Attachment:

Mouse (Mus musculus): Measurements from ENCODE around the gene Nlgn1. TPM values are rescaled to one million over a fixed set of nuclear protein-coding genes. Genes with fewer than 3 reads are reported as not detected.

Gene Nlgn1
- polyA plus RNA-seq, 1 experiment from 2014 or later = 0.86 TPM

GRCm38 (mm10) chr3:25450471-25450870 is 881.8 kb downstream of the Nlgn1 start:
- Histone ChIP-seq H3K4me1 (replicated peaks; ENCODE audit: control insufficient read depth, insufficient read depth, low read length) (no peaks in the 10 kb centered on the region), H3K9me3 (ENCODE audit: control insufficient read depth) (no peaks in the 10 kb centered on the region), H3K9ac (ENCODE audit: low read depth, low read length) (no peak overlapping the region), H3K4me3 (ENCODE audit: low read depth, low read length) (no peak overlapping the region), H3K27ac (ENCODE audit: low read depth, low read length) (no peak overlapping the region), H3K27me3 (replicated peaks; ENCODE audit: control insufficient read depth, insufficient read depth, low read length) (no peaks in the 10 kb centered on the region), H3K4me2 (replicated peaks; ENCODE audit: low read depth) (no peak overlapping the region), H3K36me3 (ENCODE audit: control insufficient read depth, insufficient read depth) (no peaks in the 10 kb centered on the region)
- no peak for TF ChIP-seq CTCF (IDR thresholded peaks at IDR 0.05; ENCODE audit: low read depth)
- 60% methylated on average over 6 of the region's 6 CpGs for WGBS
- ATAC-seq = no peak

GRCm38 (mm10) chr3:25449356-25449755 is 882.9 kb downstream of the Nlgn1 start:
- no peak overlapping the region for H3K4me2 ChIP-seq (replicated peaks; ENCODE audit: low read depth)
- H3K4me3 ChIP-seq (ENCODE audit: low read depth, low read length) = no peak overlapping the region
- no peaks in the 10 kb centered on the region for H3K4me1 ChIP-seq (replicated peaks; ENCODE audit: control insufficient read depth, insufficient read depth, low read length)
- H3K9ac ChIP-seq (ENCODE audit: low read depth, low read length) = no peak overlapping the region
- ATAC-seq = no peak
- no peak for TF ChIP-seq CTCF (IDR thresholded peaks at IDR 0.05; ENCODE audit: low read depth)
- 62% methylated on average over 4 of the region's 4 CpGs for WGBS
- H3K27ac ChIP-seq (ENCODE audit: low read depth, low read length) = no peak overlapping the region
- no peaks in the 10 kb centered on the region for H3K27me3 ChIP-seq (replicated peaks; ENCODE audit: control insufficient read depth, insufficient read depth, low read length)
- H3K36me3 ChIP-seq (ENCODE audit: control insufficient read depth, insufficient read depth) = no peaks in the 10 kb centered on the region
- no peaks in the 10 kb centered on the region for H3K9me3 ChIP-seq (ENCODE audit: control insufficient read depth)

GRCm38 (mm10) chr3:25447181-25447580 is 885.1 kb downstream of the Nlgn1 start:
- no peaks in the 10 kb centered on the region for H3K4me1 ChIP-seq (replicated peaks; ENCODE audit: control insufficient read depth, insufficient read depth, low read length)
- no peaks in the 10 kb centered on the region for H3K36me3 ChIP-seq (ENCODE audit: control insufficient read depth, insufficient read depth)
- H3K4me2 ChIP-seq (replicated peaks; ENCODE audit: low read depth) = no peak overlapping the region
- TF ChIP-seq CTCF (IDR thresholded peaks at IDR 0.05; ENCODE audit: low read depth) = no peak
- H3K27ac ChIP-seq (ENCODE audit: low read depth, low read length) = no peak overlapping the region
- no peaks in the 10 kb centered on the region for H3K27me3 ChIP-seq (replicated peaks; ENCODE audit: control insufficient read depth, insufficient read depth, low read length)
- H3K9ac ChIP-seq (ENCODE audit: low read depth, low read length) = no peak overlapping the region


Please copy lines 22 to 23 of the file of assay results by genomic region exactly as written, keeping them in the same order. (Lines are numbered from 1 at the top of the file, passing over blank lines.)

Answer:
- no peaks in the 10 kb centered on the region for H3K4me1 ChIP-seq (replicated peaks; ENCODE audit: control insufficient read depth, insufficient read depth, low read length)
- no peaks in the 10 kb centered on the region for H3K36me3 ChIP-seq (ENCODE audit: control insufficient read depth, insufficient read depth)